James Hobbs
James T. Hobbs

James writes that Mr. Merrick “was a very course man and a great bragger.” The young teamsters, he notes, were not well-prepared:

“Some of them had worked at needle making. Factory hands was their life’s work in England, and made very poor drivers. In fact, I heard of one putting on the brakes going up hill and taking it off going down. This made the big boss mad and he commenced rising the black marks on a few of them, this was resented. He took the liberty of telling the captains of other gentile trains how he was whipping the Mormon boys. One of the captains told us if we wanted to leave him he would take us through with his train. It got worse and worse until we could stand it no longer. So I got the boys together and said let us quit right here. I was the only one that had a pistol in the bunch. And of course I felt as big a man as the captain with his revolver. When our captain saw our determination, he tired to down us by saying, ‘You will have a hard time of it,’ and many other things. . . . When the captain saw we meant it, he cried like a little babe and said if we would only stay with him we would not hear another oath out of his mouth. And he would get us fresh beef, so we concluded to stay and from then till we got into Salt Lake it was a pleasure trip. But the beef was rather too fresh for some as it caused many to be seasick at the wrong end.”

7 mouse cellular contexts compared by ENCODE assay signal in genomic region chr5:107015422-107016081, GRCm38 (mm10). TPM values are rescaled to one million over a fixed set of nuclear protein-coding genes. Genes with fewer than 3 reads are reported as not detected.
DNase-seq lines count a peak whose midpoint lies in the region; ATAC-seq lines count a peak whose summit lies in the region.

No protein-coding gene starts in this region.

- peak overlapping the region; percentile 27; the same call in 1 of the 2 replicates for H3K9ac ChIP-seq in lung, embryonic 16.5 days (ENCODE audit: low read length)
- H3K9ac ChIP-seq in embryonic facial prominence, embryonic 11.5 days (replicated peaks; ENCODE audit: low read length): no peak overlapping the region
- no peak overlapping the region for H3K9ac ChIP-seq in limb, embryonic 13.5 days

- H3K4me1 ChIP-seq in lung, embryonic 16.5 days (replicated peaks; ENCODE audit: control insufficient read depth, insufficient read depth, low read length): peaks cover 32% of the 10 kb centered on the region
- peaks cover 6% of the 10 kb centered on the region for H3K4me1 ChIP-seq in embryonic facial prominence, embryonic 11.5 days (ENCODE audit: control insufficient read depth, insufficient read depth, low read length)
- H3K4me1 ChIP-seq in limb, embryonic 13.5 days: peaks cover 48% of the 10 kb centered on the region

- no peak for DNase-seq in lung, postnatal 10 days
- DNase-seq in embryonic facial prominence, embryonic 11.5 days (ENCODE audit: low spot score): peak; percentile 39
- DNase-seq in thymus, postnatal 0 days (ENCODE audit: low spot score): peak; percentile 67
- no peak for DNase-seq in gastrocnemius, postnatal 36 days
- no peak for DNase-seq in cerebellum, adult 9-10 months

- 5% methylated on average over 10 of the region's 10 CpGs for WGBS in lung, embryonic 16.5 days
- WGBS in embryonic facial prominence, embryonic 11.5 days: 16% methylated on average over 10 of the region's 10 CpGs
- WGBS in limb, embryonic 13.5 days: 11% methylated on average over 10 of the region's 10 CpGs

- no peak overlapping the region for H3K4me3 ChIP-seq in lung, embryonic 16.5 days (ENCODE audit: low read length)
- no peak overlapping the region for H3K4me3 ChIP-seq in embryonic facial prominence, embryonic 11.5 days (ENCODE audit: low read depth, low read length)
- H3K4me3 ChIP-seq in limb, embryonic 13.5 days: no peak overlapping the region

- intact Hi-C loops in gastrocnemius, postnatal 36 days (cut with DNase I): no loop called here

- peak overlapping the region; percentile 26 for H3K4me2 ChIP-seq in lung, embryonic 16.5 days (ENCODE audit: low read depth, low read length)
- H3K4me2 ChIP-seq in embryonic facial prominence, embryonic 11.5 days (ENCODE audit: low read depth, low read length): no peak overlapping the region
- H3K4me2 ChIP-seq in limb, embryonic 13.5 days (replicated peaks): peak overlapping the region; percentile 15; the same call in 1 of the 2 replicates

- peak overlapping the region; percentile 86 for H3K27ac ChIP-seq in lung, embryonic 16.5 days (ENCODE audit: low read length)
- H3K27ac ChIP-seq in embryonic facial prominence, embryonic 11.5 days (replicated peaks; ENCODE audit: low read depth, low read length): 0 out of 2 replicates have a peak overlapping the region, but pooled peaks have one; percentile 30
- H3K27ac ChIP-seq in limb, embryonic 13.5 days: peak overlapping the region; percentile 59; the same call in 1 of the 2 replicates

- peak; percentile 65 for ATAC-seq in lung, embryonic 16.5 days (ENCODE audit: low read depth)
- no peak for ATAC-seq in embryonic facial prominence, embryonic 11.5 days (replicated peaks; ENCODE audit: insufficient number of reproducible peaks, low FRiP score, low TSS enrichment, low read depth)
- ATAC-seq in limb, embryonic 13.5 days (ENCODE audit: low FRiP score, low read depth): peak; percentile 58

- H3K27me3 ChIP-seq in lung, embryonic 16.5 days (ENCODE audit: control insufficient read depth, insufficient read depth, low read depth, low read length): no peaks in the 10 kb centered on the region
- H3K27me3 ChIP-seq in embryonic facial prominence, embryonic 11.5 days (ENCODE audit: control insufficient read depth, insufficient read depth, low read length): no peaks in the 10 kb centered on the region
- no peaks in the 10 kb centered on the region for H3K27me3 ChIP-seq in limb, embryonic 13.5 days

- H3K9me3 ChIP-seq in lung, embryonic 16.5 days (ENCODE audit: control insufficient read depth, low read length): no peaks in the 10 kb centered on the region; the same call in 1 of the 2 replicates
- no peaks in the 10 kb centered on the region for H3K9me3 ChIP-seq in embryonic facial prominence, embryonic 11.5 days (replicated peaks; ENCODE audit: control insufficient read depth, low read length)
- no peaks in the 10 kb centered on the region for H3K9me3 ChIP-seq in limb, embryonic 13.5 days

He mentions storms, also river crossings, which according to other teamsters could quickly turn into white-water adventures. “But we was supplied with some good pure whiskey for refreshments.” Even the Mormon teams in those days thought of whiskey as a way to fight the cold. He mentions also the great feast given the pioneers on their arrival in the valley. “It was the first time we tasted tomatoes and I have no doubt most of my readers will recollect the pleasant taste of the same on first acquaintance.” This is more of James’s humor. Most European immigrants were repulsed by the taste of tomatoes.